The western red cedar (scientifically known as the Thuja plicata) is a variety of softwood commonly found in the Pacific northwest United States and Canada. Unknown to many, the red cedar is actually not a cedar tree at all. It is, in fact, a juniper tree with several interesting uses to put it to. The tree grows up to two hundred feet in height, and can go on to live for more than a thousand years.


The western red cedar, quite literally, has a reddish hue; which can sometimes vary towards a pinkish brown, with surprise streaks and bands of darker red/brown areas.


The wood of the western red cedar features a slight grain, with a medium to coarse texture.


The western red cedar wood has several uses. It is most popularly known for making siding and shingles, fences, decks, doors and windows, outdoor furniture, boats, gazebos, etc. Being one of the lightest conifer woods, the red cedar’s soft texture makes it easy to work with without having to bring in any special equipment.

The western red cedar has strong aromatic scent which is often used in essential oils and perfumes.

It is also used in the making of musical instruments.


The western red cedar is known to be extremely durable. A fallen cedar tree, in fact, lasts for over a century without decomposing. This is possible due to a natural preservative that the red cedar wood contains, which is toxic to fungi and hence can’t cause decay. As the tree ages, this preservative gains more strength, thereby making it quite an asset.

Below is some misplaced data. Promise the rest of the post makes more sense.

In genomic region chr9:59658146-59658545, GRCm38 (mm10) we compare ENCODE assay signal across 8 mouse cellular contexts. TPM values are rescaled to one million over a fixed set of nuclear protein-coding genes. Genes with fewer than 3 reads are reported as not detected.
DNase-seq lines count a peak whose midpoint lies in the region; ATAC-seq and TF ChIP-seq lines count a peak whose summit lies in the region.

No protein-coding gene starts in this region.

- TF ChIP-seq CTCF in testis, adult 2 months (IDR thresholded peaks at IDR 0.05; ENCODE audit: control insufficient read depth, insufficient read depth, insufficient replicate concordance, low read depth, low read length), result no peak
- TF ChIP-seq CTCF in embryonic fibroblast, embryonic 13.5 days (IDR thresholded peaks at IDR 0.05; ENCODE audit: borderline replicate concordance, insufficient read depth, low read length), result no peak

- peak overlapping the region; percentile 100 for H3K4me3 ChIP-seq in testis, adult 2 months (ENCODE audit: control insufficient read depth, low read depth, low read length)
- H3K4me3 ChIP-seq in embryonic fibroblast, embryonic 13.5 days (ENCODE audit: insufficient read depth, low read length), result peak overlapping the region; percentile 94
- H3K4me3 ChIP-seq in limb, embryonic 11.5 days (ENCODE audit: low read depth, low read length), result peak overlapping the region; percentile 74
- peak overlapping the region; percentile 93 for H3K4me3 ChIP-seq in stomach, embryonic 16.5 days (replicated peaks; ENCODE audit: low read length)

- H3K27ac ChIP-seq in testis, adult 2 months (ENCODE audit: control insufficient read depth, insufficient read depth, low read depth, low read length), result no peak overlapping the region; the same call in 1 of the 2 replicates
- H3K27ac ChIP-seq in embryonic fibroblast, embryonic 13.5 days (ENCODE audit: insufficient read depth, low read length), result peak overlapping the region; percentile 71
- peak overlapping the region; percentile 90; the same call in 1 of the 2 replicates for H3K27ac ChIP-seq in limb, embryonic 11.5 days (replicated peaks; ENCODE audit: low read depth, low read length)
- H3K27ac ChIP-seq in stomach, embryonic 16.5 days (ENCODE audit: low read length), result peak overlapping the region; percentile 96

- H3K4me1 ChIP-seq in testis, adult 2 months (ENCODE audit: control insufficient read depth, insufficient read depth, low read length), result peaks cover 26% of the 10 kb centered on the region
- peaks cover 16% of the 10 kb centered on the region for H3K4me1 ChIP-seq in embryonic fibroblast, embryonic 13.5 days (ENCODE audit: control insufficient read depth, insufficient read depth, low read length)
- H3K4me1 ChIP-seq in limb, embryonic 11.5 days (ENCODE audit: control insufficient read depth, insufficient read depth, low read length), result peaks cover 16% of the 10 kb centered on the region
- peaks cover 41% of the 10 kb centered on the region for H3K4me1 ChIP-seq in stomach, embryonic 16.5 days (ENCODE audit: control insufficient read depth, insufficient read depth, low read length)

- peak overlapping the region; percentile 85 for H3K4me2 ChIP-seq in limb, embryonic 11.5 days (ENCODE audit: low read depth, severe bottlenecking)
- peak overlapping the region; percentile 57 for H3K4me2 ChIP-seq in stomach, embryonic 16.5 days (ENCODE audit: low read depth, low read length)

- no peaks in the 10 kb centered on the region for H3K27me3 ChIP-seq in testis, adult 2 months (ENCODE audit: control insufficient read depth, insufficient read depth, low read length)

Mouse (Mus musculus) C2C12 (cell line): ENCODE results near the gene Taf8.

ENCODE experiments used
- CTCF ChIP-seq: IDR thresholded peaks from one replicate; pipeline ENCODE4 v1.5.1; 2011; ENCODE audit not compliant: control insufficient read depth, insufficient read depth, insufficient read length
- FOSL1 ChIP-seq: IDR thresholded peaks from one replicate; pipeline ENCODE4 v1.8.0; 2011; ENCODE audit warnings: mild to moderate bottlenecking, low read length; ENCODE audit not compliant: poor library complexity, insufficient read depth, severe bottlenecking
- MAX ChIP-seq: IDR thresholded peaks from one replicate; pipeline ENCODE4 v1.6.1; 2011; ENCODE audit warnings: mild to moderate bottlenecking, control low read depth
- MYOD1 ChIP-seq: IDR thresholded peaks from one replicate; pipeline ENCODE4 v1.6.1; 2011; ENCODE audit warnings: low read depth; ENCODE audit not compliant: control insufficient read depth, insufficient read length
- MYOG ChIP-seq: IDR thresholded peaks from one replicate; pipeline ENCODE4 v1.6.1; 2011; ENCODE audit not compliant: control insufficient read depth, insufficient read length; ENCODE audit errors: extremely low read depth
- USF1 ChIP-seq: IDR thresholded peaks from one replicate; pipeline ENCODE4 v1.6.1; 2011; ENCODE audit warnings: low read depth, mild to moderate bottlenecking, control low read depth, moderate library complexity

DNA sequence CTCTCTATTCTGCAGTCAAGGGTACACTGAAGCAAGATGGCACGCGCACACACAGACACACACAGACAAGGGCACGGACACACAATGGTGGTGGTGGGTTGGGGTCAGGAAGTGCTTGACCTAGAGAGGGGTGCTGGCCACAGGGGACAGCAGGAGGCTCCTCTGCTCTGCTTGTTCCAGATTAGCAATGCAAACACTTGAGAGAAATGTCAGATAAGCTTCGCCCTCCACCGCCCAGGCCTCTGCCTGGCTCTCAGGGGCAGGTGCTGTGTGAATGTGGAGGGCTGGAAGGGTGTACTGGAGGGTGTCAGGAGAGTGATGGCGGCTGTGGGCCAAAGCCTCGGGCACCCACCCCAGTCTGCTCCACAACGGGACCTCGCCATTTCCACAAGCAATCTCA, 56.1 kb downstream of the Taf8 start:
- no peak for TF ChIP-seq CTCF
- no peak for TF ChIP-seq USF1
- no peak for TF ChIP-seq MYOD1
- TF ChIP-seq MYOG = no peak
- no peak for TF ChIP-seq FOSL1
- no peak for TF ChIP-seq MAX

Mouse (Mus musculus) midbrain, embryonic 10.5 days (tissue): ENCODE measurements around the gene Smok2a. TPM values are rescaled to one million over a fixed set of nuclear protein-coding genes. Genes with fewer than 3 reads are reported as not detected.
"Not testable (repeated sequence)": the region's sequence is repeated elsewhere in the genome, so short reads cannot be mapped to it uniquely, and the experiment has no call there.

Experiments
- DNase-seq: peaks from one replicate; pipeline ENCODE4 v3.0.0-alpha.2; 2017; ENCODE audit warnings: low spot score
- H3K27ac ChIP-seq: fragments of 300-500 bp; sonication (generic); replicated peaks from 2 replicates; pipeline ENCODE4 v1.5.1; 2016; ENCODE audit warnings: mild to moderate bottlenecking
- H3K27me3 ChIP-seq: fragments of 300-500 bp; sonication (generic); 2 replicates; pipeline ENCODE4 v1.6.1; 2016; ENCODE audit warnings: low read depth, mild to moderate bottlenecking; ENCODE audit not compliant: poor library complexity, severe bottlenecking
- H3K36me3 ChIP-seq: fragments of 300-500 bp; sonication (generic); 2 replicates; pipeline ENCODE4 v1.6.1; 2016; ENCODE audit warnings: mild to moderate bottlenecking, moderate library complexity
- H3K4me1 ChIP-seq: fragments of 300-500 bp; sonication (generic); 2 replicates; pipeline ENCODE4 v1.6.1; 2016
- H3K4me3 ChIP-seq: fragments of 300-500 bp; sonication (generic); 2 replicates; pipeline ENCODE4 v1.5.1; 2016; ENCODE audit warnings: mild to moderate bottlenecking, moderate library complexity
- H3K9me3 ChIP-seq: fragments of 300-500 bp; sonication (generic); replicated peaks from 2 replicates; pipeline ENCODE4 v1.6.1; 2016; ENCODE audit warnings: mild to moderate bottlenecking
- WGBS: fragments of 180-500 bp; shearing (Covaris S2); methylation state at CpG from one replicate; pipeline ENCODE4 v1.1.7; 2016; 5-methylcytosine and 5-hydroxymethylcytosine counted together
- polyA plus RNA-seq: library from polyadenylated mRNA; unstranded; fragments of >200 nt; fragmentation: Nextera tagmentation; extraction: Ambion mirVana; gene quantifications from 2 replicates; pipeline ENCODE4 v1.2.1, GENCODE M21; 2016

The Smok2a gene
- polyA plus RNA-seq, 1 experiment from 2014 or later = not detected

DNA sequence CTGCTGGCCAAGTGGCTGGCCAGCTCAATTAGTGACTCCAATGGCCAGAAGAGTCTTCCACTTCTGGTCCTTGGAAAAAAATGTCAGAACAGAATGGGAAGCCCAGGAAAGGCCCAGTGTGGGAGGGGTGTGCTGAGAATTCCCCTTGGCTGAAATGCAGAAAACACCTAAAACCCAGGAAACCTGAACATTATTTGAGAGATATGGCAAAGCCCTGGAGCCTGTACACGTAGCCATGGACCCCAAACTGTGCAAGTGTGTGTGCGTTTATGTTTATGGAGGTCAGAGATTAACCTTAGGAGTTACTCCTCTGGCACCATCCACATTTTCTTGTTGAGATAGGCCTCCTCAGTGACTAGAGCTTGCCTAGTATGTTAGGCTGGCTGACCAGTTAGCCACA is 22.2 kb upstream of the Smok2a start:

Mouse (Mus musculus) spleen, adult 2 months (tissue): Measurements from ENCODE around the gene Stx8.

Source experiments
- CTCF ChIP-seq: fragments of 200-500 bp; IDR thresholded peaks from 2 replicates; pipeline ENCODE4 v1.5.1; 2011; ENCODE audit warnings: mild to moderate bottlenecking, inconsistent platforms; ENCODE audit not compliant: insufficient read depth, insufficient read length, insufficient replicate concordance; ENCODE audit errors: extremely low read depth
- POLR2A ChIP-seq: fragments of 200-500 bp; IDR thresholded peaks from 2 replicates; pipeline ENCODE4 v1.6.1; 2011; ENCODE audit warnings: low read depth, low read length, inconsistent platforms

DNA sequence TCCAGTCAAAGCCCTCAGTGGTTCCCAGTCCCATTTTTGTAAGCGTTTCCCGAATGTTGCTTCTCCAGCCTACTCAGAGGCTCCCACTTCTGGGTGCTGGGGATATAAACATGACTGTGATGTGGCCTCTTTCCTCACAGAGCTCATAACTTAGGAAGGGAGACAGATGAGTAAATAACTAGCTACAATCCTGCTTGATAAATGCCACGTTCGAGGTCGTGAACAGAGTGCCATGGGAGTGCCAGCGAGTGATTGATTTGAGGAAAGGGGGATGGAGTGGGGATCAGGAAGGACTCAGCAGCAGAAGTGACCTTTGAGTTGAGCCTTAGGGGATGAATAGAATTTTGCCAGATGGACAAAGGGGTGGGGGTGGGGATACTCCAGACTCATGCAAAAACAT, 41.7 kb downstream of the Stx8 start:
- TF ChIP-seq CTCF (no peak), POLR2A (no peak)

The Quinault Lake Red Cedar, found on the northwest shore of Lake Quinault near the Olympic National Park in Washington, is known to be the largest known Western red cedar in the world, with a total height of over 150 feet and a trunk that spans over 18 feet in diameter.

The western red cedar is known to be the world’s most sustainable resource, as it produces fewer greenhouse gases compared to alternative resources as well as generates less water and air pollution and requires less energy to produce. This makes it one of the most popular timber for building purposes, as it easily accepts a range of finishes or can be left untreated to obtain a natural silver-grey hue over time.